Electron microscopy (EM) image analysis can be an immensely useful process for researchers, but too often is also laborious and time-consuming. New software packages, like Thermo Fisher Scientific’s Avizo2D, are changing that. If Avizo2D is any indication, the software of the future will make image analysis a simple task for researchers without years of imaging expertise through recipes that combine AI learning and Python-coded modules. We caught up with Laurent Billy, Director of Product Management, Applications Software at Thermo Fisher Scientific to find out more about the future of EM image analysis.
Ruairi Mackenzie (RM): What information can researchers acquire from their electron microscopy (EM) images?
Laurent Billy (LB): EM images preserve fine details of a sample’s microstructure. Using EM, users can generate a statistical representation on the key relationships within and between phases in a sample. For example, quantifying porosity, fracture densities and morphologies, as well as any geometrical measure of grains, nanoparticles, etc., are all possible to extract accurately with EM software, such as Avizo2D. Collecting such data on a number of samples opens the possibility to utilize modern statistical and computational methods to look for the important relationships between microstructure and performance that are at the heart of materials science.
RM: What are the current bottlenecks in EM image analysis?
LB: One of the major bottlenecks in EM image analysis is trusting that a given processing routine is repeatable regardless of who has worked on extracting data from the image. Traditional approaches typically require a lot of manual steps that include choices made by users based on their skills and expertise, which can lead to differing results. Newer software programs can provide a highly automated framework that places an agreed upon and tested workflow at the center of the image analysis process, thereby providing a more robust and repeatable approach to mitigate the historical problems of user bias. Another major bottleneck is understanding what can and cannot be extracted from a given image. Parameters such as image resolution, the amount of noise present and the separation of grey scale values necessary to accurately separate phases or features of interest can all limit or affect findings. Accurate data from image processing requires quality image data from the beginning. Understanding the requirements on the image acquisition side is key to successfully extracting what you want via image processing techniques.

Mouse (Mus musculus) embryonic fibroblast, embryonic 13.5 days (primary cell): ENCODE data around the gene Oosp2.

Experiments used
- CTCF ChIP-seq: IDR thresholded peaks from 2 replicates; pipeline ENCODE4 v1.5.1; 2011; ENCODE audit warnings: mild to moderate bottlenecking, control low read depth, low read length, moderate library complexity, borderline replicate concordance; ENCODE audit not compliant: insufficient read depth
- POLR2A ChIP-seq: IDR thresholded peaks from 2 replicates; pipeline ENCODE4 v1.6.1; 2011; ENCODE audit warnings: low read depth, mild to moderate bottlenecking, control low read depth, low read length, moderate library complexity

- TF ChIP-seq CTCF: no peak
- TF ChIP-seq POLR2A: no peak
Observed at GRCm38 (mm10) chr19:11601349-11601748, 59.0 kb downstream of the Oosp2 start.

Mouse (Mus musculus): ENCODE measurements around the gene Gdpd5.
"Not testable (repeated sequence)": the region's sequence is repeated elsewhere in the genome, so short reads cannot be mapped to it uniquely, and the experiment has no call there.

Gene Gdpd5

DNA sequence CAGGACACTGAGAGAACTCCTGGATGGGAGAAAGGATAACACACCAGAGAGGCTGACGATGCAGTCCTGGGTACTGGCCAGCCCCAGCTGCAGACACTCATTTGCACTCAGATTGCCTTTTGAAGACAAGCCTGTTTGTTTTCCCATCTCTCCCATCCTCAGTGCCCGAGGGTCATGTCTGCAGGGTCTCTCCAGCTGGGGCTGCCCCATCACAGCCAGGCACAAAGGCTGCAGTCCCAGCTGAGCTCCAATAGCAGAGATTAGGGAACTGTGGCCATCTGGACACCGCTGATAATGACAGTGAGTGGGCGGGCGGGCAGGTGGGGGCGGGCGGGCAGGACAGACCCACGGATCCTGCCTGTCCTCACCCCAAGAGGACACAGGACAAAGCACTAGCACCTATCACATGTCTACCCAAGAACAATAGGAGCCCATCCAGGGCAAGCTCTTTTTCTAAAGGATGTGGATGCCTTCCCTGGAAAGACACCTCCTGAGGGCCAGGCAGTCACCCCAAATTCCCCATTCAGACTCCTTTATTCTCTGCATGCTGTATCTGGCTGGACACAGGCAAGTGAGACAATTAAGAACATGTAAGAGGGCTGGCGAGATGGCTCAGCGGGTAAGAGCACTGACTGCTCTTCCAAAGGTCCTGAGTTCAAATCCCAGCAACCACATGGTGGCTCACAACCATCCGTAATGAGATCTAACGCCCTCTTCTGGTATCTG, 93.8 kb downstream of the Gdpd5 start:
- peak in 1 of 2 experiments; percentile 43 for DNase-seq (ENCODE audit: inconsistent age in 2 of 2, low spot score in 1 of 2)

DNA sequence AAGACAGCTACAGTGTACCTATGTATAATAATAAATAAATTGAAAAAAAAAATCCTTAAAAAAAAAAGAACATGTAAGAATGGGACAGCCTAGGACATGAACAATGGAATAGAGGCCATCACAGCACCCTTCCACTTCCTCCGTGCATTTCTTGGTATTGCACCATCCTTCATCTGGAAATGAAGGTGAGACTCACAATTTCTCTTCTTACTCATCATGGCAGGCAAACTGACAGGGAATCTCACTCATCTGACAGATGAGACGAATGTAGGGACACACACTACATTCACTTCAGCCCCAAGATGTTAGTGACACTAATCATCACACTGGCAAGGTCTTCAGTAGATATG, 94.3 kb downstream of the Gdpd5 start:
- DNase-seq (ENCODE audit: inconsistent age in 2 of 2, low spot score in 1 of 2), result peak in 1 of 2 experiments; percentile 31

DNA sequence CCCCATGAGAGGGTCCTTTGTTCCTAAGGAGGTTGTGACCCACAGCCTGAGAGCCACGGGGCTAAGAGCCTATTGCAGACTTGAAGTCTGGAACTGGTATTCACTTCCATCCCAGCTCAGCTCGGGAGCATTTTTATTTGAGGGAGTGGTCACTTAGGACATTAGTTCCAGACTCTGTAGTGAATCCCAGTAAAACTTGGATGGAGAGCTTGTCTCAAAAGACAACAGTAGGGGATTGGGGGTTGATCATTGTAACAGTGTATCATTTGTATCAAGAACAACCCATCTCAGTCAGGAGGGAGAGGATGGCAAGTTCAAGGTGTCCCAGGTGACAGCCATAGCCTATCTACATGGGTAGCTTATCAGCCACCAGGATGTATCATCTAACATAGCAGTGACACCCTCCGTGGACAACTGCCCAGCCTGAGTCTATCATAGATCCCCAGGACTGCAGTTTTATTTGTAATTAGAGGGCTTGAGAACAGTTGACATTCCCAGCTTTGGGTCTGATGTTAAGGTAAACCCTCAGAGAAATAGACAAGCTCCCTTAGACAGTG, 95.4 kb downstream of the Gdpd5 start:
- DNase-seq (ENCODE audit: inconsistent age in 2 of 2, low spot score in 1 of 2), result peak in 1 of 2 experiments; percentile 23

RM: What unique challenges are faced in designing analysis software for EM images?
LB: The main challenge in creating an image analysis software is balancing ease of use with integrating advanced approaches. The landscape of users that can benefit from image analysis is extremely varied, so making a product that provides value for novices and experienced users can be difficult. Cutting-edge software will provide a variety of advanced image processing approaches such as AI, and a full suite of advanced image segmentation tools in an approachable package that will enable users with all levels of experience get the most out of their data.
RM: Expertise is currently required to properly make use of toolkits for EM image analysis. When will automation make EM image analysis available to even inexperienced researchers?
LB: It is difficult to answer exactly ‘when’, but we think that within two to three years, emerging technologies such as Machine and Deep Learning will have advanced enough for us to refine automation even more. Numerous image analysis applications will have been tackled thanks to these new techniques, and efficient automated solutions will be available for many routine tasks. Furthermore, broad collections of pre-defined analysis workflows based on AI or on traditional image processing tools will become more widely available, providing ‘push-button’ templates to non-image processing experts for many specific use cases. That said, automated software tools available today are already helping scientists assess and enhance imaging data quality at the time of acquisition, facilitating further analysis.
Laurent Billy was speaking to Ruairi J Mackenzie, Science Writer for Technology Networks